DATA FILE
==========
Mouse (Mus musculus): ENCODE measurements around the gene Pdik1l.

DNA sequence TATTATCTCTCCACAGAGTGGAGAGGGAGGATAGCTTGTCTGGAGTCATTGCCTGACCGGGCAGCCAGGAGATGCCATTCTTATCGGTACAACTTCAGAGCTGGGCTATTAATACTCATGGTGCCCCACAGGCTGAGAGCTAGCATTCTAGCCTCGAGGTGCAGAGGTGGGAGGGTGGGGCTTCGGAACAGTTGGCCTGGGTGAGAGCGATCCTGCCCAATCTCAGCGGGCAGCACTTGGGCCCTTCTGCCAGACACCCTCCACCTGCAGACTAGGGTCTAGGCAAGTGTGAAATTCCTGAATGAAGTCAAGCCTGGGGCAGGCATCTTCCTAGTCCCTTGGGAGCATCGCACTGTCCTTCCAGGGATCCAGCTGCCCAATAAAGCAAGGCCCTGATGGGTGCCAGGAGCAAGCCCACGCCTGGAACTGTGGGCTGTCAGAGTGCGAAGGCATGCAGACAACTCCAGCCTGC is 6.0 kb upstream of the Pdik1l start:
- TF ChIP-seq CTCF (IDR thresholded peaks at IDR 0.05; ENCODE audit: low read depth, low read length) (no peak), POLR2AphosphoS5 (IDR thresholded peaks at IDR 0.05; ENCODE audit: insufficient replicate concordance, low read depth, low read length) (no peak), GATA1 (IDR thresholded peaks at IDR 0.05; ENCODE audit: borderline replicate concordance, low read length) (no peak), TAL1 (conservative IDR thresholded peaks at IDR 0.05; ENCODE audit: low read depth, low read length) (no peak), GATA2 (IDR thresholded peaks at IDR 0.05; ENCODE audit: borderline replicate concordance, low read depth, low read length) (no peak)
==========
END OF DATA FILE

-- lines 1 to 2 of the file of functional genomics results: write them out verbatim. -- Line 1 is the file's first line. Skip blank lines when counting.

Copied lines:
Mouse (Mus musculus): ENCODE measurements around the gene Pdik1l.

DNA sequence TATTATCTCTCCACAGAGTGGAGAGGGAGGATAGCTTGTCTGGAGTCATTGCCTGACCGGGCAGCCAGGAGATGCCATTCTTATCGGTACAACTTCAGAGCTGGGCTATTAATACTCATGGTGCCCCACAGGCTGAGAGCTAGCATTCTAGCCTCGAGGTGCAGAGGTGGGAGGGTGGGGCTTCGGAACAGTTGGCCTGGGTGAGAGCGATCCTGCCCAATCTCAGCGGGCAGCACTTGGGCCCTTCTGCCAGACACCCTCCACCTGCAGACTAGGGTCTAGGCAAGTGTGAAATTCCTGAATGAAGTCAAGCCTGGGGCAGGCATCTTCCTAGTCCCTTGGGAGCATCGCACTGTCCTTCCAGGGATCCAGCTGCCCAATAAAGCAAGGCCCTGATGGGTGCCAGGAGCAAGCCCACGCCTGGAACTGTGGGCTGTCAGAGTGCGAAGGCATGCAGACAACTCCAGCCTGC is 6.0 kb upstream of the Pdik1l start: